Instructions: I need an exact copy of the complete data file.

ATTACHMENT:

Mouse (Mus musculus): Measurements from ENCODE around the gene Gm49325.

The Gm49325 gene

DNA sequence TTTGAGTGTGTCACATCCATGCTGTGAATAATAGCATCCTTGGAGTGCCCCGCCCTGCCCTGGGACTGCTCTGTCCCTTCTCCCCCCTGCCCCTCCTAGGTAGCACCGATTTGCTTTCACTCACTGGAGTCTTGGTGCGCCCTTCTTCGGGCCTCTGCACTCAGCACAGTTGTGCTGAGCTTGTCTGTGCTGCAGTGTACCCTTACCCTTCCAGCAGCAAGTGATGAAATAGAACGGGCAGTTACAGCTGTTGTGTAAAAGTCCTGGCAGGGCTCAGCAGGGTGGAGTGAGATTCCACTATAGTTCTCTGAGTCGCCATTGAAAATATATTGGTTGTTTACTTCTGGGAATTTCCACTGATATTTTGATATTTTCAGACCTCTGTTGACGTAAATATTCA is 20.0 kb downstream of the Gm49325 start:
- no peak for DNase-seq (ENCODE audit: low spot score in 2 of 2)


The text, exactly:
Mouse (Mus musculus): Measurements from ENCODE around the gene Gm49325.

The Gm49325 gene

DNA sequence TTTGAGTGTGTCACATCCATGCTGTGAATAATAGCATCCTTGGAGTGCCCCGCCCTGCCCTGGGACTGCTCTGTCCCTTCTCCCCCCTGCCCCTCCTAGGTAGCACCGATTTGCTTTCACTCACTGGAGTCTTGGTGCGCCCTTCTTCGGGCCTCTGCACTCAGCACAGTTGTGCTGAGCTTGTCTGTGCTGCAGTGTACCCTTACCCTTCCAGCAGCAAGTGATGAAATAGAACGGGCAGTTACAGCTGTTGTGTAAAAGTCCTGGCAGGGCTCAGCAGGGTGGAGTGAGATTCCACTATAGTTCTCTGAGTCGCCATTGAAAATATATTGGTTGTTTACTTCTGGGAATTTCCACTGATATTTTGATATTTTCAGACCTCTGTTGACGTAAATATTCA is 20.0 kb downstream of the Gm49325 start:
- no peak for DNase-seq (ENCODE audit: low spot score in 2 of 2)